East / Regional Reports

Boiler Takes Pulse Technology Into New Territory

October 12, 2000
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All over U.S. consumer media, reports have been consistently warning of rising fuel costs, including oil and natural gas. Contractors and their customers in the Northeast and New England states, many with oil-fired furnaces and boilers, are no strangers to the fuel’s fluctuating prices.

While its costs have been relatively low and stable within the last few years, the price of fuel oil is once again moving upward. This could present an opportunity for contractors who hope the increases will sway consumers to upgrade their heating equipment.

It really opens up opportunities for inventors like Garry O. Hanson, of HVAC Consultants, Inc., Florence, KY. Hanson, in conjunction with the Patterson-Kelley Co., has designed and developed a pulse-combustion, oil-fired commercial hot water boiler.



Pulse Background

Pulse combustion gas-fired heating products are not new to the comfort heating market.

According to Hanson, Hydrotherm, Inc., first introduced a line of gas-fired, pulse-combustion boilers in 1979. “Following this event, in 1982, Lennox Industries, Inc., started manufacturing and marketing several models of gas-fired, warm-air furnace models utilizing pulse combustion technology,” Hanson said.

In 1989, Fulton announced gas-fired pulse-combustion boilers for the commercial hot water boiler market.

Hanson said that “This presented a void, a missing link, a less-than-entirely fulfilled application of the advantages of this technology to oil-fired heating appliances.” In short, there were no oil-fired pulse-combustion boilers or warm air furnaces. He decided to work towards filling that void.



New Product for an Old Market

Two models of these commercial hot water boilers are currently in production, and are being marketed at heating input rates of 350,000 and 500,000 Btuh. The product has several features of interest to contractors and technicians.

  • Hanson said that the boilers’ use of pulse technology offers “extremely high combustion efficiency.”
  • That same efficiency also “reduces the probability of sooting found with ‘bad oil’ and adverse field conditions.” And with oil costs on the rise, the probability of bad oil entering the market could rise, too.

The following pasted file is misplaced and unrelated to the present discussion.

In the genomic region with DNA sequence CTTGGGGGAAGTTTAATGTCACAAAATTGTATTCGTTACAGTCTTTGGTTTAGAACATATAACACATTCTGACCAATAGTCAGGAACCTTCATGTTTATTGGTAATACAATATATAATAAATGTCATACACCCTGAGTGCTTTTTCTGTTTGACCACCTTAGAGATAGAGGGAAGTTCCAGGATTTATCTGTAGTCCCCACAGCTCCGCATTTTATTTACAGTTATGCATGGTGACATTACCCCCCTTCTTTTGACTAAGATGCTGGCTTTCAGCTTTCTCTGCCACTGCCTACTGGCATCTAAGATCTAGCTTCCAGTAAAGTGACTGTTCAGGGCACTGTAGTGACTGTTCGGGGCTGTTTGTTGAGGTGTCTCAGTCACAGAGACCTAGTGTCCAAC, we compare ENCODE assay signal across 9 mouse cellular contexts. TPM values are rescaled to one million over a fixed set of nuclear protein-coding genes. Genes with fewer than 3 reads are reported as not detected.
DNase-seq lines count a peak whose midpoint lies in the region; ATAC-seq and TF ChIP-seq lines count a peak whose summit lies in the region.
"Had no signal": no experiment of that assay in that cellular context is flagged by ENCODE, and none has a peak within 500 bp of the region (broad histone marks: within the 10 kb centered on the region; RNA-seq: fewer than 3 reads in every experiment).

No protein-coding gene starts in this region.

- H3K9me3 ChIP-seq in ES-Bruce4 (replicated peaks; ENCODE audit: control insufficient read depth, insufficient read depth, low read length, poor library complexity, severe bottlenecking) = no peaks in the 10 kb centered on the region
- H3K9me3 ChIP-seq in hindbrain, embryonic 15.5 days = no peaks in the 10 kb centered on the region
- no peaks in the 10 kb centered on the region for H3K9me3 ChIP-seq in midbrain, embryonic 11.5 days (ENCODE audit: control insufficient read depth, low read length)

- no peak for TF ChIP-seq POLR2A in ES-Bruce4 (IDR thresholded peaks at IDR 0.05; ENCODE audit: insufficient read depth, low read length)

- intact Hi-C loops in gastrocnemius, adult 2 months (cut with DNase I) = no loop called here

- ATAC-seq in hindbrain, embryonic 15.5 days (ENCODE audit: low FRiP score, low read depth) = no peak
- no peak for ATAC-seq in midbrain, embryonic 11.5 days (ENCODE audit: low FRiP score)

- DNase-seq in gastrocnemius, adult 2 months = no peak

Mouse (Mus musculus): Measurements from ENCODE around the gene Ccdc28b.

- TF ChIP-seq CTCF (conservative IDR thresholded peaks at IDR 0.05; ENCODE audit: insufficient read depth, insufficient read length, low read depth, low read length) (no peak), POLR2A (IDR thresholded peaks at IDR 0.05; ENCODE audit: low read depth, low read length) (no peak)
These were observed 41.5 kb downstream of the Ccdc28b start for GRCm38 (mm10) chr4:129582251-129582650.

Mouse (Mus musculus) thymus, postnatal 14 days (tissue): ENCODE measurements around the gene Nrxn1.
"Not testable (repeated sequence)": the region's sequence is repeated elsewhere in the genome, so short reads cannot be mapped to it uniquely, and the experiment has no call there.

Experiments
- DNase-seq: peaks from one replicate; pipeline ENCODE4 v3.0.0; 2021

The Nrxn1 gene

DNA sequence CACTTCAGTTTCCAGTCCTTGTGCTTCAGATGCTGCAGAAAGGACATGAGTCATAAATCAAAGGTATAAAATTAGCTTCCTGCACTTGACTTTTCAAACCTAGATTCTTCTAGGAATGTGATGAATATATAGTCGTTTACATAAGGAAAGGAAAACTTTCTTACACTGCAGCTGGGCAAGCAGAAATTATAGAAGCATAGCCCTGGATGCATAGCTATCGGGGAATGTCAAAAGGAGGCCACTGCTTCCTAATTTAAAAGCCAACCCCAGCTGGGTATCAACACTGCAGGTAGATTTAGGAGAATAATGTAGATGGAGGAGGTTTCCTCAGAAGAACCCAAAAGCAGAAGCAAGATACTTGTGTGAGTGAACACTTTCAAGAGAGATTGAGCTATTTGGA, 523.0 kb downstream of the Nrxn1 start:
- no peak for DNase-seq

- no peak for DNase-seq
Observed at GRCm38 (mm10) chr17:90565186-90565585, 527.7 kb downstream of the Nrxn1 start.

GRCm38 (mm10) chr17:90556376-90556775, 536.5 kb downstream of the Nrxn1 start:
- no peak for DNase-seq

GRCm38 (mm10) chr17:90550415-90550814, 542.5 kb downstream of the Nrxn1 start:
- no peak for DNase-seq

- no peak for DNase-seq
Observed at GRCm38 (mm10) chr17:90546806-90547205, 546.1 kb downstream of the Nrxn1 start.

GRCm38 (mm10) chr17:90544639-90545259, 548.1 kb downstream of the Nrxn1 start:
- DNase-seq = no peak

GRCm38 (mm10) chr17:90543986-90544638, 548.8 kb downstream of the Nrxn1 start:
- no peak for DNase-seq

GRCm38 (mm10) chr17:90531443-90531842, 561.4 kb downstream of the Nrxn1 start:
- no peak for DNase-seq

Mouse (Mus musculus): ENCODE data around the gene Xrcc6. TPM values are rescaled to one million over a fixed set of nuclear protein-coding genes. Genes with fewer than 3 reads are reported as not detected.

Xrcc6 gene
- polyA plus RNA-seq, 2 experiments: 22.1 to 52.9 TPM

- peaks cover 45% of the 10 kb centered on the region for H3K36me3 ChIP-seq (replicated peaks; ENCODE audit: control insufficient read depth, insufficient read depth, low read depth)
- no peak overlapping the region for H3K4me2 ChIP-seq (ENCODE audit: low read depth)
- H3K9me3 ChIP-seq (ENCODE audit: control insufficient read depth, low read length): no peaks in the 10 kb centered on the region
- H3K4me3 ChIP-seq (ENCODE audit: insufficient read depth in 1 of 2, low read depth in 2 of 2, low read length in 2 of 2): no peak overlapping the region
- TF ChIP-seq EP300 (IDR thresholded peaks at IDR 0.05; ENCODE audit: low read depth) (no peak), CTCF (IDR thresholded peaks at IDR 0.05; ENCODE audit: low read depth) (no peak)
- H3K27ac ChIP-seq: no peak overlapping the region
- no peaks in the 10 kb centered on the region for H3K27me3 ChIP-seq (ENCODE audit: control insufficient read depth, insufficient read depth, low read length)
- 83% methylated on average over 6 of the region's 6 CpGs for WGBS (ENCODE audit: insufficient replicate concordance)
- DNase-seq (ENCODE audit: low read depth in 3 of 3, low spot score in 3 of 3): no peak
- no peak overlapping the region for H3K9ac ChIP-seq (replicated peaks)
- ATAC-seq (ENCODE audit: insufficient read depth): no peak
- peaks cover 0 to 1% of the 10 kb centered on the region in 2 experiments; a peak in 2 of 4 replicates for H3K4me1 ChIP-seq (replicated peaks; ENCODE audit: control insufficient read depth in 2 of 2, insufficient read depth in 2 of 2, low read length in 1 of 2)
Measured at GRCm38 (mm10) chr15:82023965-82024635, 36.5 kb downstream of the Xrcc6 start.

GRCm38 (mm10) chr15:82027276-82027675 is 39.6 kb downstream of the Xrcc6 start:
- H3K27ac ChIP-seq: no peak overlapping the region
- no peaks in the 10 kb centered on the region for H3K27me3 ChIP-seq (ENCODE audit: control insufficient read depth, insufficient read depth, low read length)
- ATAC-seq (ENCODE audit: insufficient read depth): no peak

• “When demand gets high, some refining techniques may be short-circuited,” Hanson commented. “Bad oil is difficult to combust. The pulse process can combust more cleanly.”

  • Also from a service and maintenance point of view, “After thousands of cycles, the heat exchanger is very clean,” Hanson said. “The pulsing action — acting like a pulse jet, 70 times per second — has a scrubbing action on the heat exchanger.”
  • The unit’s sealed combustion design adds further to its efficiency because the boilers do not take air from the conditioned space, Hanson said. It also means the combustor is completely isolated from the conditioned space, adding to safety. The source for combustion air and the termination for the flue gas exhaust can either be at a side wall or at the roof.
  • The unit’s intelligent control system allows monitoring and resetting from a local or remote location.
  • The boiler is also said to be quiet in operation, making it suitable for applications such as churches and nursing homes.


  • Dual Fuels; Furnace Too

    Hanson pointed out that the unit could easily be designed to also fire on gas; that a unit specifically designed for gas could not operate with oil as fuel, but that this new unit, designed for oil, can work both ways and be fueled with natural gas.

    “It can also be designed to switch fuels according to the utility rates,” he commented. “In the commercial market, customers can get a cost break if the unit has the ability to switch to an alternate fuel — a sizable reduction in rates.”

    Hanson, who has 32 years’ experience in the technical management, design, and development of forced-air furnaces, boilers, and solar energy systems, holds a patent for a dual-fuel gas or oil-fired, pulse-combustion furnace. Like the boiler, it will also be able to combust oil and gas.

    “The pulse combustion process does not really care if it is air or water on the other side of the combustor,” Hanson said.



    Sidebar: Oil Survey: Price Spikes Looming

    LAKEWOOD, NJ — Spot prices for key refined products in the next year will most likely surpass record numbers seen in the last eight months, according to a recent sampling of supply executives contacted by OPIS Energy Group, a firm that tracks and analyzes U.S. petroleum prices and trends.

    OPIS said it surveyed independent refiners, traders, schedulers, and buyers just before the Strategic Petroleum Reserve crude sale was announced. There was a great degree of variance in where these respondents see prices in the winter of 2000-01; extreme volatility could be a fixture for many months.

    Most disturbing, perhaps, is the fact that more than 70% of the survey respondents say that the oil industry is “not adequately prepared” for this winter.

    Few executives see an easy solution. One supplier suggested that “allocation right down to the consumer level is almost a certainty,” reported OPIS. Others suggested that the “high prices will cut into demand” and the free market will go to work. Still others said it is already too late to address problems brought on by months of inadequate stock builds.

    More than 40% of those surveyed believe that wholesale heating oil prices will eventually spike above $2/gal in the upcoming winter. A smaller group maintains that $1/gal numbers seen in mid-September may be higher than any of the numbers likely in the next 12 months.

    Publication date:10/16/2000 Web date: 06/11/2001

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